The oil closed practically stable on Tuesday, recovering from the losses of the beginning of the wheel thanks to the fall of the dollar to lows of a week and while investors wait for the data of crude inventories in the United States.
Brent crude futures gained 13 cents, or 0.21%, to 62.72 dollars per barrel, while US West Texas Intermediate (WTI) futures lost 10 cents, or 0.17%, to 59.19 dollars per barrel.
The dollar fell to a minimum of one week, which may attract investors to the oil market since it makes the raw materials denominated in the greenback cheaper for holders of other currencies.
Since the stock markets began to fall this month, the barrel has erased this year’s gains amid the recent volatility.
The International Energy Agency, based in Paris, raised its forecast for the growth of world oil demand in 2018 to 1.4 million barrels per day, from a previous projection of 1.3 million BPD.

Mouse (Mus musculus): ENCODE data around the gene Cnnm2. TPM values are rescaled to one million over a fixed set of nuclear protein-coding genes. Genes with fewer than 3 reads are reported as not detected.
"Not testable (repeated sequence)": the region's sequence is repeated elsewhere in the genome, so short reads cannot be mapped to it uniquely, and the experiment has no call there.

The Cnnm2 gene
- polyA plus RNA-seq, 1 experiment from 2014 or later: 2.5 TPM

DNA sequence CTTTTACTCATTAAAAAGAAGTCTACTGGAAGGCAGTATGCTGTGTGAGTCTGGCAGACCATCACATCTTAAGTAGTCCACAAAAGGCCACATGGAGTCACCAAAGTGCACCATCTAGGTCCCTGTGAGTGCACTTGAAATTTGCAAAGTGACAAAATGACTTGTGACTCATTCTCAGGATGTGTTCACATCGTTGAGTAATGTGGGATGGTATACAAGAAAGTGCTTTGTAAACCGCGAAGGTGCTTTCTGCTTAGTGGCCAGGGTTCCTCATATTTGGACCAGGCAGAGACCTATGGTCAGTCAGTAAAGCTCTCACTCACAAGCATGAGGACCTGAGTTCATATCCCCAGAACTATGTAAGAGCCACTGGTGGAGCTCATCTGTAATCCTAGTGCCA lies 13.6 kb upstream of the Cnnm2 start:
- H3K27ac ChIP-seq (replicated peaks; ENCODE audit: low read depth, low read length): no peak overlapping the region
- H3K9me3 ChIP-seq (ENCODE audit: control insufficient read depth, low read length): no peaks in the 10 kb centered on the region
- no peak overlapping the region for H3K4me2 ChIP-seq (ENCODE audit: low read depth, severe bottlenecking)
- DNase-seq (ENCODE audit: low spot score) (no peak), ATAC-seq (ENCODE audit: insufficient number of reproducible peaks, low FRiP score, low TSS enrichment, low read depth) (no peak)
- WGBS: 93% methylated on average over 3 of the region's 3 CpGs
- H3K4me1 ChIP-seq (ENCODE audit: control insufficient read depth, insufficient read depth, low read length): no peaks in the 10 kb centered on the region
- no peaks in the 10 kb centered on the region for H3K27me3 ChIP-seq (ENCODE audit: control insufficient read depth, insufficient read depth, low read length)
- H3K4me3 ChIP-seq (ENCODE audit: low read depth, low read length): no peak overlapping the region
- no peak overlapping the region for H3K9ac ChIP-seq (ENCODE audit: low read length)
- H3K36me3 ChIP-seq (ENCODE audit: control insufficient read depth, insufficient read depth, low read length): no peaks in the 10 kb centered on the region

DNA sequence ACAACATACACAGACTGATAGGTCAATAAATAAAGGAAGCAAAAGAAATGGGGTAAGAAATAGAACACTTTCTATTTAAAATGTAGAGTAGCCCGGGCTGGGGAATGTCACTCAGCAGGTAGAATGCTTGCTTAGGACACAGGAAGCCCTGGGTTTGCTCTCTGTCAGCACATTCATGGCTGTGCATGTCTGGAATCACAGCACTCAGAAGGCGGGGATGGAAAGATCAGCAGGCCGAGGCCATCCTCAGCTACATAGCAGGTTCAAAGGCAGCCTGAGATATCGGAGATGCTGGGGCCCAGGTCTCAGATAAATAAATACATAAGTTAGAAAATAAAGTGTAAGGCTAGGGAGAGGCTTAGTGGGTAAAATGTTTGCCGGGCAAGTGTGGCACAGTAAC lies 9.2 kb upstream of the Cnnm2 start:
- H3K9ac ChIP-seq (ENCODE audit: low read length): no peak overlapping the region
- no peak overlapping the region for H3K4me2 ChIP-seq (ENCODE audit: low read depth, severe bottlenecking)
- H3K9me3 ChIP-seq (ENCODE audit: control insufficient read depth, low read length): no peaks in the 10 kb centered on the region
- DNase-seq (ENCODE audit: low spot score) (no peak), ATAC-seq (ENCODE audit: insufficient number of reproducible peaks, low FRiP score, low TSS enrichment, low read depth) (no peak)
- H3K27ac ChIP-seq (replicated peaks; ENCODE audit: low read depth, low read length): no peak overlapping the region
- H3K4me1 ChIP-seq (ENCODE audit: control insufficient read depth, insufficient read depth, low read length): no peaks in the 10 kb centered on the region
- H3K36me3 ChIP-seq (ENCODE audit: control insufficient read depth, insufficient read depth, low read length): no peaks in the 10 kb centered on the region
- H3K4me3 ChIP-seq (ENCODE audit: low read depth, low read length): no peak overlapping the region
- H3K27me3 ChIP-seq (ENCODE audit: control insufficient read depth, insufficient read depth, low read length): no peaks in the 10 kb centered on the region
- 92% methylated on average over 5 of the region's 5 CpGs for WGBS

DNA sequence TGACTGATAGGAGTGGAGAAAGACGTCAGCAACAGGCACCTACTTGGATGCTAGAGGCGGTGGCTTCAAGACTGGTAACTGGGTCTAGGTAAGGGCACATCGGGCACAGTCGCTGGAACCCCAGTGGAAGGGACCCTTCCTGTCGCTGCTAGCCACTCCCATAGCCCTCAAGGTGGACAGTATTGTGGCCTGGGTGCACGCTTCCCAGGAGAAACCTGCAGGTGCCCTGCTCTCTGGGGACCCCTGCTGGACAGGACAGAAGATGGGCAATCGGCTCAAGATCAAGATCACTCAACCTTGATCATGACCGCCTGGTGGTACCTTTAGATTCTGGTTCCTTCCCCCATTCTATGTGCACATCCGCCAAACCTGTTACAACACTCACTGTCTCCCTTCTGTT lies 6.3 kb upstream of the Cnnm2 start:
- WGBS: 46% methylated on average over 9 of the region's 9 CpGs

However, the rapid increase in production, particularly in the United States, could counteract any upturn in demand and begin to increase global oil inventories, which are now within sight of their five-year average.
“In general, the IEA confirms its pessimistic view of global supply and demand and no significant inventory reductions are expected in 2018,” said Petromatrix strategist Olivier Jakob.
The Organization of the Petroleum Exporting Countries (OPEC) said on Monday it expected global oil demand to rise by 1.59 million BPD this year, an increase of 60,000 BPD from the previous forecast to 98.6 million BPD.
Given the apparent return of the markets to calm, the oil operators said that now the attention is once again focused on the levels of inventories.
The American Petroleum Institute (API) will publish its estimates of oil inventories on Tuesday, while the government’s United States Energy Information Administration (EIA) will release its oil storage and production data on Wednesday.